Binary network scaling that approximately preserves both mean activities and zero-lag covariances.A Increased covariances due to reduced network size can be countered by a change in the relative inhibitory synaptic weight combined with a redistribution of the synapses so that a fraction comes from outside the network. Adjusting a combination of the threshold and external drive restores the working point. B Scaling parameters versus relative network size for an example network. Since γ = 1 in this example, the scaling only works down to g = 1 (indicated by the horizontal and vertical dashed lines): Lower values of g only allow a silent or fully active network as steady states. C, E The mean activities are well preserved both by the conventional scaling in Eq (1) with an appropriate adjustment of θ (panel C), and by the method proposed here (panel E). D, F Conventional scaling increases the magnitude of zero-lag covariances in simulated data (panel D), while the proposed method preserves them (panel F). Dark colors: full-scale network. Light colors: downscaled network. Crosses and dots indicate zero-lag correlations in the full-scale and downscaled networks, respectively.
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pcbi.1004490.g006: Binary network scaling that approximately preserves both mean activities and zero-lag covariances.A Increased covariances due to reduced network size can be countered by a change in the relative inhibitory synaptic weight combined with a redistribution of the synapses so that a fraction comes from outside the network. Adjusting a combination of the threshold and external drive restores the working point. B Scaling parameters versus relative network size for an example network. Since γ = 1 in this example, the scaling only works down to g = 1 (indicated by the horizontal and vertical dashed lines): Lower values of g only allow a silent or fully active network as steady states. C, E The mean activities are well preserved both by the conventional scaling in Eq (1) with an appropriate adjustment of θ (panel C), and by the method proposed here (panel E). D, F Conventional scaling increases the magnitude of zero-lag covariances in simulated data (panel D), while the proposed method preserves them (panel F). Dark colors: full-scale network. Light colors: downscaled network. Crosses and dots indicate zero-lag correlations in the full-scale and downscaled networks, respectively.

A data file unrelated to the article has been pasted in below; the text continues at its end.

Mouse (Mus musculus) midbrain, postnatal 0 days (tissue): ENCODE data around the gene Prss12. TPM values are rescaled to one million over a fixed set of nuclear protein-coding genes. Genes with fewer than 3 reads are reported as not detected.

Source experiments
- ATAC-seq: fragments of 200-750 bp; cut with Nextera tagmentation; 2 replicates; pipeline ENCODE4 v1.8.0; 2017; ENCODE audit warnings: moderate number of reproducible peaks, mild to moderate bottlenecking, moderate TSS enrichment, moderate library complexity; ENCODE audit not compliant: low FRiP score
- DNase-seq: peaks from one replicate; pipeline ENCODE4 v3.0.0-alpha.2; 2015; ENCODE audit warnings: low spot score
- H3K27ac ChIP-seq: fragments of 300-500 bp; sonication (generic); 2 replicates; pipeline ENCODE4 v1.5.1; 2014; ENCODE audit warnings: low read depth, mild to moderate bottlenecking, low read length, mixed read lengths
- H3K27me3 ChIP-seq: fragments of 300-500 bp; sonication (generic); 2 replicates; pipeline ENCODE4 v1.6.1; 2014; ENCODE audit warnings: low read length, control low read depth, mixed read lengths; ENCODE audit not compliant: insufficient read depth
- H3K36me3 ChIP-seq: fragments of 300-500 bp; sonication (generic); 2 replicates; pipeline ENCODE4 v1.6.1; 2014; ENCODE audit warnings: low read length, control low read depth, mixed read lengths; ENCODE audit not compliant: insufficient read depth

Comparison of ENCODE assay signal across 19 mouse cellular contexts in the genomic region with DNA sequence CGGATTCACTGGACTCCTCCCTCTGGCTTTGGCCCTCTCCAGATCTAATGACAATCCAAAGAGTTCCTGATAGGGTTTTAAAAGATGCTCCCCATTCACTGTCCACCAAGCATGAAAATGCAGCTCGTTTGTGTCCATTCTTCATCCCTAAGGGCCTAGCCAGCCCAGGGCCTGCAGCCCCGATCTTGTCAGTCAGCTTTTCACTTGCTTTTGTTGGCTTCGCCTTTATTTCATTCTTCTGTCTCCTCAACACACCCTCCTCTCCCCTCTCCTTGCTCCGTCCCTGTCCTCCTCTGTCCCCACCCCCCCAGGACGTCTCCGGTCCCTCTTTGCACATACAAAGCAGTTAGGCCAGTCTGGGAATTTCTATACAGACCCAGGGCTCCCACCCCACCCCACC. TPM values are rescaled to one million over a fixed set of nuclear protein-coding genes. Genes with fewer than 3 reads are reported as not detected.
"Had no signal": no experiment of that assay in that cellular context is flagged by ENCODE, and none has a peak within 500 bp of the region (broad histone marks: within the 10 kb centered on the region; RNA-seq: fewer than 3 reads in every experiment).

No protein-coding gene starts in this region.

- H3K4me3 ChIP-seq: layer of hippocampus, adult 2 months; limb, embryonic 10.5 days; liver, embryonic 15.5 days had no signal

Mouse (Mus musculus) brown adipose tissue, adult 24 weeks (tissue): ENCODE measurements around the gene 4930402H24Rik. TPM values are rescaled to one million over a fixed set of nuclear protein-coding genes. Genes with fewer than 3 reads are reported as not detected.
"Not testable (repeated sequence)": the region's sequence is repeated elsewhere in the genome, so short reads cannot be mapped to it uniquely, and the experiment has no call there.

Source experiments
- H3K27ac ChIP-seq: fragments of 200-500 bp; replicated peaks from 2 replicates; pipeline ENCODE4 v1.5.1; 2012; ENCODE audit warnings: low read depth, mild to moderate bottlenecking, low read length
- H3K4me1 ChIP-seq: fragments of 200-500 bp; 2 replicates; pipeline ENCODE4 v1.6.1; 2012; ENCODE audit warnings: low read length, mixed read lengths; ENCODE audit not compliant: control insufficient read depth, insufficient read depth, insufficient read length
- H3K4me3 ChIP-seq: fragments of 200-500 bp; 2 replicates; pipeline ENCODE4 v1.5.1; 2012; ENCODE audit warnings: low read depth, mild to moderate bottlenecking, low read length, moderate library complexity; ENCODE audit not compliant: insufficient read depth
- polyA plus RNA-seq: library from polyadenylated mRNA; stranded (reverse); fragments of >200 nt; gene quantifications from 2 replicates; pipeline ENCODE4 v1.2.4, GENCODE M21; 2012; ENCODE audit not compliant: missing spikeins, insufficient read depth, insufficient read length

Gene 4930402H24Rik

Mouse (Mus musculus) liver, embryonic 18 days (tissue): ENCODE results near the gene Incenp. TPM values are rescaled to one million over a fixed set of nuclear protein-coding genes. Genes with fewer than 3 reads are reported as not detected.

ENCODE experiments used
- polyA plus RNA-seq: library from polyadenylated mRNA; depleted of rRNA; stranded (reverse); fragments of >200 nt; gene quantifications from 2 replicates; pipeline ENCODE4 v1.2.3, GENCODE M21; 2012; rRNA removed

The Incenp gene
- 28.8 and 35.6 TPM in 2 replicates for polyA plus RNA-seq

Mentions: We use Eq (22) to perform a more sophisticated downscaling (cf. Fig 6). Let the new size of the excitatory population be N′. Eq (22) shows that the covariances can only be preserved when a combination of We, γ, and g is adjusted. We take γ constant, and apply the transformationWe→fWe;g→g′.(27)Solving Eq (22) for f and g′ yields (cf. Fig 6B)f=aceeN′+γcii2(cee-cii)We[(aN′+cee)(aN+γcii)-γ4(cee+cii)2](28)g′=cee(cee-cii)-2aN′ciiγcii(cee-cii)+2aN′cee.(29)The change in We can be captured by K → fK as long as the working point (μ, σ) is maintained. This intuitively corresponds to a redistribution of the synapses so that a fraction f comes from inside the network, and 1 − f from outside (cf. Fig 6A). However, the external drive does not have the same mean and variance as the internal inputs, since it needs to make up for the change in g. The external input can be modeled as a Gaussian noise with parametersμext=KJ(1-γg)⟨n⟩-fKJ(1-γg′)⟨n⟩(30)σext2=KJ2(1+γg2)a-fKJ2(1+γg′2)a,(31)independent for each neuron.